Lapilli Fragments in the range of 5 to 50 mm ejected by volcanic eruption.
Liquefaction Quicksand effect in soft sediments owing to sudden increase in pore fluid pressure and loss of cohesion.
Lithic Made of rock.
Machair Low-lying sandy environment.
Mafic. Rich in ferromagnesian minerals
Magnetic anomaly A departure from the normal magnetic field of the Earth.
Megacryst A crystal significantly larger than the grains in the surrounding groundmass of an igneous rock. Metasediment Metamorphosed sedimentary rock.
Metasomatism Metamorphism involving a change in the bulk composition of the affected rock.
Microlites, microliths Microscopic needle-like crystals generally found in volcanic rocks and having some determinable optical properties.
Minette A lamprophyre in which biotite forms phenocrysts and orthoclase is the main feldspar.
Molasse A sequence of sedimentary rocks laid down in intermontane basins.
Monchiquite A lamprophyre composed essentially of phenocrysts of pyroxene, olivine and titanium-bearing amphibole in an isotropic groundmass consisting largely of analcime, commonly highly altered.
Monzonite A coarse-grained igneous rock intermediate in composition between syenite and diorite, containing approximately equal amounts of potassic feldspar and plagioclase.
Mortar structure A structure produced by the mechanical fracture of rocks, especially granites and gneisses, such that the comminuted grains of quartz and feldspar surround larger grains of the same minerals.
Mylonite A compact fine-grained streaked and flinty rock formed by severe granulation and shearing of rocks during dynamic metamorphism.
Neomagmatic An adjective referring to magma formed by partial or complete refusion of pre-existing rocks.
Orthogneiss A coarse-grained rock produced by the regional metamorphism of igneous rocks.
Palaeocurrent A current that flowed in the geological past.
Palaeomagnetism The study of natural remanent magnetisation in order to determine the intensity and direction of the Earth's magnetic field in the geological past.
Palaeoslope A slope that existed in the geological past.
Parasitic fold A relatively small fold on the limb or in the hinge of a larger congruous fold of the same generation.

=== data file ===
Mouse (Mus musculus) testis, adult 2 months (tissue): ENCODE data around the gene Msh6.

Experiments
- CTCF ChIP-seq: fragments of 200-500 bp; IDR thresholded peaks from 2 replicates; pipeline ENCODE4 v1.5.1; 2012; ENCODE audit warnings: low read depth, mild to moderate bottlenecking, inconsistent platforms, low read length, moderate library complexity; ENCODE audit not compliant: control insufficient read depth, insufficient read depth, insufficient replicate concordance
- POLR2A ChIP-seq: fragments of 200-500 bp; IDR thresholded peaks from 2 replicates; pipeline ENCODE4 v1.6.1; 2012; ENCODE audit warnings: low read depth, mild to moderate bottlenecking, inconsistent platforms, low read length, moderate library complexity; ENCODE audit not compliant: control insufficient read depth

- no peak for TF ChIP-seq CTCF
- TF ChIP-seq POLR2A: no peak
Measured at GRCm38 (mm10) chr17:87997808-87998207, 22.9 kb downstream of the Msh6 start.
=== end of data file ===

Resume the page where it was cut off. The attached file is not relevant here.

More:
Parataxitic texture An extreme variation of eutaxitic texture in tuffs, in which the shards and pumice lumps are flattened and appear to have been drawn out.
Pegmatite An exceptionally coarse-grained igneous rock. Most pegmatites are granitic and form irregular dykes, lenses or veins, especially near margins of intrusions.
Pelitic Argillaceous
Pericline (doubly plunging fold) A fold in which the beds dip outwards from the centre (dome) or towards the centre (basin).
Perlitic texture Small-scale arcuate cracks caused by cooling in volcanic glass.
Petrographical Pertaining to the descriptive aspects of the study of rocks (petrology).
Phenocryst A crystal in an igneous rock that is conspicuously larger than those of the matrix in which it is set.
Plunge The inclination of a fold axis. Plutonic Relating to igneous rocks formed at great depth in the Earth. P
neumatolysis Alteration of a rock, or crystallisation of minerals, by gases emanating from a magma.
Poikilitic A texture in which smaller crystals of one mineral are enclosed within a larger crystal of another.
Poikiloblastic A texture in a metamorphic rock formed where a recrystallised mineral surrounds relicts of earlier minerals.
Polygenetic Originating in more than one way.
Porphyritic A texture in which larger crystals in an igneous rock are set in a finer-grained groundmass, as in a porphyry.
Porphyroblast A large, usually well shaped crystal, that has grown in a finer-grained matrix during metamorphism.
Pressure solution The mass transfer of material by fluid diffusion from one part of a rock to another as a result of grainto-grain contact during tectonic deformation.